There’s nothing more important in retailing than labeling. A catchy name or logo or slogan can move products off the shelves and create an identity that can imbed a product into the public’s consciousness. The same is true in the world of politics, and that’s why candidates and causes and organizations spend so much time and effort trying to label themselves and, perhaps even more importantly, others. If these efforts work well, the new label spreads into the society as a whole, often abetted by the media echo chamber.
When Ronald Reagan proposed funding for research on a space-based laser shield against nuclear weapons, he called it the Strategic Defense Initiative. Opponents who were already furious with Reagan’s defense buildup, and who feared an escalating arms race, began referring to SDI as Star Wars, an obvious attempt to ridicule the idea as nothing more than something a delusional president might see in a science fiction film. The ploy worked. Soon, the term Star Wars became the common reference to the initiative.
More recently, environmentalists found they were having a tough time scaring people when using the term global warming, in part because the earth wasn’t cooperating by adhering to their computer models. As a result, they simply relabeled the issue as climate change, and the press went along. And it’s a much more effective label, because how can you argue that the climate isn't changing? They also created a label for those who looked skeptically on their theories: deniers. You were not an opponent or a skeptic; you were a denier. A denier, you see, refuses to believe what's right before his eyes. As a bonus, it managed to equate climate change deniers with Holocaust deniers. A labeling twofer!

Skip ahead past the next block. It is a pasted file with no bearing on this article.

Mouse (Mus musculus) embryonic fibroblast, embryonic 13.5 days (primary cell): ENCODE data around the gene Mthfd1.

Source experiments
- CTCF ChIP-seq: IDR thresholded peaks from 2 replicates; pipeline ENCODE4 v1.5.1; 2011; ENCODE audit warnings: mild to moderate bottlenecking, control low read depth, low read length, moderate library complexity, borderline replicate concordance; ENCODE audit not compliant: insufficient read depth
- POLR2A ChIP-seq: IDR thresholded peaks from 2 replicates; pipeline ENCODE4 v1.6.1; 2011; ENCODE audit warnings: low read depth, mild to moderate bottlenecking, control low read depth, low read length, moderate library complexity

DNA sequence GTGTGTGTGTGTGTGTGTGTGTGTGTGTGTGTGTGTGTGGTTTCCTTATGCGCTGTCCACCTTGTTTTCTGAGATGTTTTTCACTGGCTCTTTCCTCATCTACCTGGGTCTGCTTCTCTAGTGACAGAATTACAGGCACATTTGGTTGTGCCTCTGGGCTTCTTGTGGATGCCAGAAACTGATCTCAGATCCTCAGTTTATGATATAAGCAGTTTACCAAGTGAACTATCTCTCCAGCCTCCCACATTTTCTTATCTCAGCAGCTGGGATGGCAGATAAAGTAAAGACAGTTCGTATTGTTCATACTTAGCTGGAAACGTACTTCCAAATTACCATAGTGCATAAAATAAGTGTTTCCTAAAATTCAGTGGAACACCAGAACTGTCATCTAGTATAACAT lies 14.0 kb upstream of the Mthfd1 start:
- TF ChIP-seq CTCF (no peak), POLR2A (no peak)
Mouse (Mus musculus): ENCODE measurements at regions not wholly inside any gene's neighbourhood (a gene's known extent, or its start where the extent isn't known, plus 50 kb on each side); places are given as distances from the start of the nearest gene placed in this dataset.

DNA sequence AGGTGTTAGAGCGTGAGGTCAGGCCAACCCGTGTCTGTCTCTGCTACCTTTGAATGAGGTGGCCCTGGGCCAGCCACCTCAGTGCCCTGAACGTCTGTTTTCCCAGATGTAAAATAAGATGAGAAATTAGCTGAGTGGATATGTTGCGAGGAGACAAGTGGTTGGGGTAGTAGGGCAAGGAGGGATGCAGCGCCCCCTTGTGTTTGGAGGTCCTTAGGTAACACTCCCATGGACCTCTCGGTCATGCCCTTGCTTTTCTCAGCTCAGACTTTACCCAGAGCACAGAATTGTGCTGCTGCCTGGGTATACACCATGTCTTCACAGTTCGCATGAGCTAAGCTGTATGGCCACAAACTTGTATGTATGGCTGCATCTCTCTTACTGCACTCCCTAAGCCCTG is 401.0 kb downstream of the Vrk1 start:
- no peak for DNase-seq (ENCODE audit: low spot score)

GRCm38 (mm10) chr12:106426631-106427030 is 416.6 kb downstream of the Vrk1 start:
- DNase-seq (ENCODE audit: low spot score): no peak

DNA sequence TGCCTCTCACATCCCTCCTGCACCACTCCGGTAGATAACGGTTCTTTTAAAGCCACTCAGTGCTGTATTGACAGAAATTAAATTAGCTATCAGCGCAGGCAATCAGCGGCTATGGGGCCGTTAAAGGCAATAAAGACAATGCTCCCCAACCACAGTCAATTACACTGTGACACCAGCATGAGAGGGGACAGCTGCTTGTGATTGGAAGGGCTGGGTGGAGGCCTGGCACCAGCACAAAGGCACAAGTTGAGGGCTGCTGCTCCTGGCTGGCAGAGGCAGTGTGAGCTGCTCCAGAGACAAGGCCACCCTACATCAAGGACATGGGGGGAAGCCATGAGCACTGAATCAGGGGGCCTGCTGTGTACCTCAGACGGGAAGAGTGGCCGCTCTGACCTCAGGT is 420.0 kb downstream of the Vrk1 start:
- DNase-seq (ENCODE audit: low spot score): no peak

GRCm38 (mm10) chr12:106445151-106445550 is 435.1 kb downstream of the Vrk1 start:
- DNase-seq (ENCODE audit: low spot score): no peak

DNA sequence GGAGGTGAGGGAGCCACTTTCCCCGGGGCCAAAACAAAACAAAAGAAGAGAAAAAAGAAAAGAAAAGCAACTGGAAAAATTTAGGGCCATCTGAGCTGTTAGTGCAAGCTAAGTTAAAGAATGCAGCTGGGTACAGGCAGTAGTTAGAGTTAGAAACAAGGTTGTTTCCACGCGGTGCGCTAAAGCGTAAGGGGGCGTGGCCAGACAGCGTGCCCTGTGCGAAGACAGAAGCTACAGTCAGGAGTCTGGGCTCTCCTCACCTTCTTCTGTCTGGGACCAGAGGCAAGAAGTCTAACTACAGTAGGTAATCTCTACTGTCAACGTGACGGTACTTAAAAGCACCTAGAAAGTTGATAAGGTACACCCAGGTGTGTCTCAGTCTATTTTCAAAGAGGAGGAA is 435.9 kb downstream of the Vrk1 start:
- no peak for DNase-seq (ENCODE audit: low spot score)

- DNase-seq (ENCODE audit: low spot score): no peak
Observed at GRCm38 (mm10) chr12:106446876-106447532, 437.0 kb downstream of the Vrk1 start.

The Left has also had some success with a similar kind of labeling for those who question President Obama’s citizenship. They have become birthers. The effort to change Tea Party members to teabaggers has been somewhat less successful in the mass media because of the vulgarity of the reference. It may get a smirk out of Anderson Cooper, but a lot of editors seem uncomfortable with the term.
Both sides on the abortion issue have been fighting labeling wars for years. Anti-abortionists prefer pro-lifers, while the pro-abortion faction prefers pro-choice. In both cases, the goal is to cast the most positive light on yourselves and the most negative on others. The press is all over the place on this one, but most news outlets appear to have settled on pro-life and pro-choice.
On the Right, the effort to replace Democratic Party with Democrat Party has had only limited success, but there have been some labeling triumphs, most notably with the term Obamacare, which has made its way into the modern lexicon. It was obviously designed to paint the whole health care reform package as the creation of one megalomaniac. Like all of these naming wars, one side would call it dirty pool, I suppose, while the other would simply call it “truth in labeling.”